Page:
Pic 5: Cacao residues were found on a pot like this from Soconusco around 1800-1900 BCE (from article by Powis et al. 2008) (Click on image to enlarge)

Organic materials from plants are rarely preserved in archaeological deposits, but the development of “residue analysis” now allows scientists to identify tiny traces of food remains on ancient pots. Thanks to residue analysis, we now know that almost 4,000 years ago people in southern Mexico were drinking a cacao beverage. Cacao residues have been found on drinking vessels from Veracruz and the Soconusco region of Chiapas that date to as early as 1800-1900 BCE (picture 5).

Pic 6: Cacao growing regions of Mesoamerica (from Bergmann 1969)
Pic 6: Cacao growing regions of Mesoamerica (from Bergmann 1969) (Click on image to enlarge)

Presumably cacao made its way from South America to Mexico via humans who passed cacao seeds from one community to another along the way. Lowland Soconusco and Veracruz have ideal environments for cacao cultivation. Over time, cacao came to be grown in several other tropical lowland regions of Mesoamerica.

Pic 7: Removing the seeds and pulp from a cacao pod (top); drying the fermented cacao seeds (middle); roasting the cacao seeds (bottom)
Pic 7: Removing the seeds and pulp from a cacao pod (top); drying the fermented cacao seeds (middle); roasting the cacao seeds (bottom) (Click on image to enlarge)

It is likely that ancient Mesoamerican peoples, like their South American counterparts, initially used only the pulp of the cacao fruit to make their cacao-based drink. But in Mesoamerica, people eventually discovered that tasty drinks could also be made from cacao seeds. Using the seeds, however, required more complex processing. First, the pod is opened and the seeds and pulp are removed and placed in a receptacle such as a basket or wooden box, where the mass of pulp and seeds ferment for several days with the pulp slowly evaporating, leaving only the fermented seeds. The fermentation process involves a chemical change that improves the flavor of the seed. The seeds are then sun dried and toasted. The toasted seeds are ground and mixed with other ingredients to make cacao-based drinks (see the sequence in Picture 7).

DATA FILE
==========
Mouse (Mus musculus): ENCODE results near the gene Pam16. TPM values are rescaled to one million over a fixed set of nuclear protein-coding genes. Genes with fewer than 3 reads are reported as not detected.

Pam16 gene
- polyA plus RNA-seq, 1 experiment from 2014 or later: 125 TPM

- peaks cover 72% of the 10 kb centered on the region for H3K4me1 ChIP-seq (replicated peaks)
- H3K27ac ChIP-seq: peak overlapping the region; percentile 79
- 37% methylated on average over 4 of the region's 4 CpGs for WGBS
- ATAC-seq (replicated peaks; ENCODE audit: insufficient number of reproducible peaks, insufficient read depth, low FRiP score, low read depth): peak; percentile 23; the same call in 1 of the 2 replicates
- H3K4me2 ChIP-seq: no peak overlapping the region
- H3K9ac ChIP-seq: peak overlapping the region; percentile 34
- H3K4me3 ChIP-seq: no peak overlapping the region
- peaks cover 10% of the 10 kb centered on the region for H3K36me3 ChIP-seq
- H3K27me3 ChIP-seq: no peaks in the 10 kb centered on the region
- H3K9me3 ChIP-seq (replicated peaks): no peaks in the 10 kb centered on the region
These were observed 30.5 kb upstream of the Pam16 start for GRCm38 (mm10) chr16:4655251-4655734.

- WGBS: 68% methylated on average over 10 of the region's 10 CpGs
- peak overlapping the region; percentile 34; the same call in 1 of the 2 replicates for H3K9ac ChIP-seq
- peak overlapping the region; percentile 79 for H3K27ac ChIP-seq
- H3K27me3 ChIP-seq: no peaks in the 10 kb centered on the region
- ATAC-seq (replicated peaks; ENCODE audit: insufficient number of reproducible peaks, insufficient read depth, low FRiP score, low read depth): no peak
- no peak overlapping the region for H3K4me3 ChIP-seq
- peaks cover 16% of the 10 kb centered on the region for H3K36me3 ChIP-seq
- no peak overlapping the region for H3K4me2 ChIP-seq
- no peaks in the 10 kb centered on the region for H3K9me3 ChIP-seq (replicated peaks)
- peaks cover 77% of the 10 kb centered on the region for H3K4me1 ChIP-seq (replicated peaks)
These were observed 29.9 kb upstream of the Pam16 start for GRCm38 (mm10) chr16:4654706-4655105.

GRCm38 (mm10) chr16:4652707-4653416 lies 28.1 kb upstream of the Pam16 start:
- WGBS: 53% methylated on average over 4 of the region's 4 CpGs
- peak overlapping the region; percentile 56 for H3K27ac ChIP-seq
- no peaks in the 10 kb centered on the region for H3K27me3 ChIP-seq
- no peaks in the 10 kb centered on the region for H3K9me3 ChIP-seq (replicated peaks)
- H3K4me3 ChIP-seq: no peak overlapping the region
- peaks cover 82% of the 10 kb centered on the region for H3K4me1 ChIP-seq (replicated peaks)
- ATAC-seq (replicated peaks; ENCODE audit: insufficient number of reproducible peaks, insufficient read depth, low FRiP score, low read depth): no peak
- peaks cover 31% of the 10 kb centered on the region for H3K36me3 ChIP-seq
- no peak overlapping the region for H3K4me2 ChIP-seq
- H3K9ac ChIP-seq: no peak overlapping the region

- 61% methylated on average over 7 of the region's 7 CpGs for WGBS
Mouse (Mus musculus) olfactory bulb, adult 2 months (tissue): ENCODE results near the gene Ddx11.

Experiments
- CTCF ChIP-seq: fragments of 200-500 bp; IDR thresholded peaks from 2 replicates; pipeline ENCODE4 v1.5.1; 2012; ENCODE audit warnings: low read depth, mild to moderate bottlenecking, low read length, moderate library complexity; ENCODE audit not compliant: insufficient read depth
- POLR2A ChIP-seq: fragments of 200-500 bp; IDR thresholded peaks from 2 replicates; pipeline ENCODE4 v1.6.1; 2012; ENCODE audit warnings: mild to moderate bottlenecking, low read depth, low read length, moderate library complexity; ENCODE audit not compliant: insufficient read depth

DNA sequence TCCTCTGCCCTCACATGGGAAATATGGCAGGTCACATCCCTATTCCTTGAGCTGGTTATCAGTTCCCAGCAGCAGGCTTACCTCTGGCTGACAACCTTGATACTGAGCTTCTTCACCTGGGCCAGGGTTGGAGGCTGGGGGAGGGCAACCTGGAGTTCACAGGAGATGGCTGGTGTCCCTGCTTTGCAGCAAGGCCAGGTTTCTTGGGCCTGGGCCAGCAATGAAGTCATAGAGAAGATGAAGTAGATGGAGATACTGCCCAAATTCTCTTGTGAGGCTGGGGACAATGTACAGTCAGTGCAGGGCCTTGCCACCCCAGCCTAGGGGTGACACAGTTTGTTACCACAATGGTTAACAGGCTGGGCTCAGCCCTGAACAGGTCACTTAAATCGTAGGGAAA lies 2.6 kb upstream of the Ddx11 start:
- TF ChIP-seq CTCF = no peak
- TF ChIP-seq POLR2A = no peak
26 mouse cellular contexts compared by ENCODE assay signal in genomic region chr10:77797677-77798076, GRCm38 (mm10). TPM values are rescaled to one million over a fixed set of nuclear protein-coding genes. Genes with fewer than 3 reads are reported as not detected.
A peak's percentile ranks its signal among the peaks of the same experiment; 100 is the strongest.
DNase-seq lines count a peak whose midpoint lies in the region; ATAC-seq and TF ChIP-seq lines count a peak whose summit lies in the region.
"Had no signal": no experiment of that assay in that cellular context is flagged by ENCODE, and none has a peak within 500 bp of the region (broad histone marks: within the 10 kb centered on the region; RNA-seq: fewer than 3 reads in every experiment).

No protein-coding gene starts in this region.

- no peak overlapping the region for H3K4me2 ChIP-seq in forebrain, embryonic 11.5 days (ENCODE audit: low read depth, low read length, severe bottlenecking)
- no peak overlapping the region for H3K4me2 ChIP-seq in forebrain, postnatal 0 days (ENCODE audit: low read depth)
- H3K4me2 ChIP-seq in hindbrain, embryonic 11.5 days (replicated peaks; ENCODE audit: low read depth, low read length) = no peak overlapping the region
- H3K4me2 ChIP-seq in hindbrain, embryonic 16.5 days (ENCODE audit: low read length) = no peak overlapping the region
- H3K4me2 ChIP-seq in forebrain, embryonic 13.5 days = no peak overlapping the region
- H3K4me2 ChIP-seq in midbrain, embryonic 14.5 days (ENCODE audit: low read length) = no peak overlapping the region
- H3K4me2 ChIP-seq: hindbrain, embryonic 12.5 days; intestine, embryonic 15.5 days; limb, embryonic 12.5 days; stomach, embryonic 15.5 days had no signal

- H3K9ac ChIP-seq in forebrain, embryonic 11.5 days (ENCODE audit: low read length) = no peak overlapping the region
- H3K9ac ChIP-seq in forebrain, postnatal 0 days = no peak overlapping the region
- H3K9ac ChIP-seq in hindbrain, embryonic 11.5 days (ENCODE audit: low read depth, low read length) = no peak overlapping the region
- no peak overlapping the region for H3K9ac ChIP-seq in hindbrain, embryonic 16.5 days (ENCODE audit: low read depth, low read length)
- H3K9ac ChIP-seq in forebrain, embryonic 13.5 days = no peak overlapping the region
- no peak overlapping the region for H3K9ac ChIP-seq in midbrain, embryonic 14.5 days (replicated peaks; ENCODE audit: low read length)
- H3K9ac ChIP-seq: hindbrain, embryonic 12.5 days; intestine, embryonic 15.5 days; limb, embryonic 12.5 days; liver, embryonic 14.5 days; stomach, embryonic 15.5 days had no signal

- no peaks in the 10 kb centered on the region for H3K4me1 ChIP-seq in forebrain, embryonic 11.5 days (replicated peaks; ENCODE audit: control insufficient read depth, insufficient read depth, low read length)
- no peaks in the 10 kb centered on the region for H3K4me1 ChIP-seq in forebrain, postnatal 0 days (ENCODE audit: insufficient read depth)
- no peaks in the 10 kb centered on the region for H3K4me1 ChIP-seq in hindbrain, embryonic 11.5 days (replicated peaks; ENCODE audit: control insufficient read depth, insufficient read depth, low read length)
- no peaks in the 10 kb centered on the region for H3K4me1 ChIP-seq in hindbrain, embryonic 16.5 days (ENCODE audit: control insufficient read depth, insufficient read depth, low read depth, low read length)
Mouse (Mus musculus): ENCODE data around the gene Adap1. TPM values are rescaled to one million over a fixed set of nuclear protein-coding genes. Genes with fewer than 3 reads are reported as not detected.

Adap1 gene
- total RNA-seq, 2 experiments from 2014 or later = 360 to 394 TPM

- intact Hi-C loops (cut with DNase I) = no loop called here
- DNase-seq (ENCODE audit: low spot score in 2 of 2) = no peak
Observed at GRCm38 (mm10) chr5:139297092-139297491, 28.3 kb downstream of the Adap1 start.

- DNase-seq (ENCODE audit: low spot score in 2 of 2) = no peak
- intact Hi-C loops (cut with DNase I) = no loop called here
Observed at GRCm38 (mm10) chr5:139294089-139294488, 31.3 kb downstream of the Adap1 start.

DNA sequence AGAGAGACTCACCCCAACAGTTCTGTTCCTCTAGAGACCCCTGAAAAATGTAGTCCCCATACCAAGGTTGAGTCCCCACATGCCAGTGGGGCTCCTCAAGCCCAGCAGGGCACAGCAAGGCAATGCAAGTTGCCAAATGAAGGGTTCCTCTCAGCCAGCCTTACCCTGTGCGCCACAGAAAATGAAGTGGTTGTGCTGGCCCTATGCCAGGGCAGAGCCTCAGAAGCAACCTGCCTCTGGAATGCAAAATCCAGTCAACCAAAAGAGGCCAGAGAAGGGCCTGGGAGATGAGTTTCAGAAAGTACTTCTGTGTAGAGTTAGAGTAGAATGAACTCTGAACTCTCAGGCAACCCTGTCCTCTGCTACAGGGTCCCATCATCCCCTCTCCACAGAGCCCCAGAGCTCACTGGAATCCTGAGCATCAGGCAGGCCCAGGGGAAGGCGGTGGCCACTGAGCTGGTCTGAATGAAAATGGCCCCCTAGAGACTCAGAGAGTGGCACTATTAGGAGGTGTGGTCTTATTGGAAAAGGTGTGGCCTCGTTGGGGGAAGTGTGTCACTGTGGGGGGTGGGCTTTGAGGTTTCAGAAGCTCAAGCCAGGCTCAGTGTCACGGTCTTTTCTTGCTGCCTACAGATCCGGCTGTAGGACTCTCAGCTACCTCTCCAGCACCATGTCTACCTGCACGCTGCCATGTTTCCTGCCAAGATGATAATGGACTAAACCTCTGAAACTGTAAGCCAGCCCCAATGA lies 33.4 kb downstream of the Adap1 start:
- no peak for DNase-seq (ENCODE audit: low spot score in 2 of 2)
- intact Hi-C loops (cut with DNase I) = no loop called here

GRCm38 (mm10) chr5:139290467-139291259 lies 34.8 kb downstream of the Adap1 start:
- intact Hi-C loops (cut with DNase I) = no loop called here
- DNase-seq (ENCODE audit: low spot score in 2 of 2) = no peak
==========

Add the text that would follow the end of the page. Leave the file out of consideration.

Pic 8: Using molinillo to make a cacao drink. Inset: making a molinillo from the molinillo tree (Quararibea funebris)
Pic 8: Using molinillo to make a cacao drink. Inset: making a molinillo from the molinillo tree (Quararibea funebris) (Click on image to enlarge)

The various drinks made with cacao seeds in Precolumbian Mesoamerica were not called chocolate and they do not resemble what we call chocolate. During the Classic Maya period (ca. 300-900CE) some polychrome pots were used to drink cacao-based beverages, and in some cases, the hieroglyphic inscriptions refer to different kinds of cacao drinks such as sweet cacao (probably made with honey), foamy cacao, and fresh cacao. Some references identify a drink that was made of both maize (corn) and cacao, and chiles also were used in cacao-based drinks. In Precolumbian times and even today, cacao-based drinks have been served frothed. Frothing can be achieved by pouring the liquid back and forth between receptacles or by using what is called today a molinillo (picture 8).

Pic 9: Aztec long-distance merchants. Florentine Codex
Pic 9: Aztec long-distance merchants. Florentine Codex (Click on image to enlarge)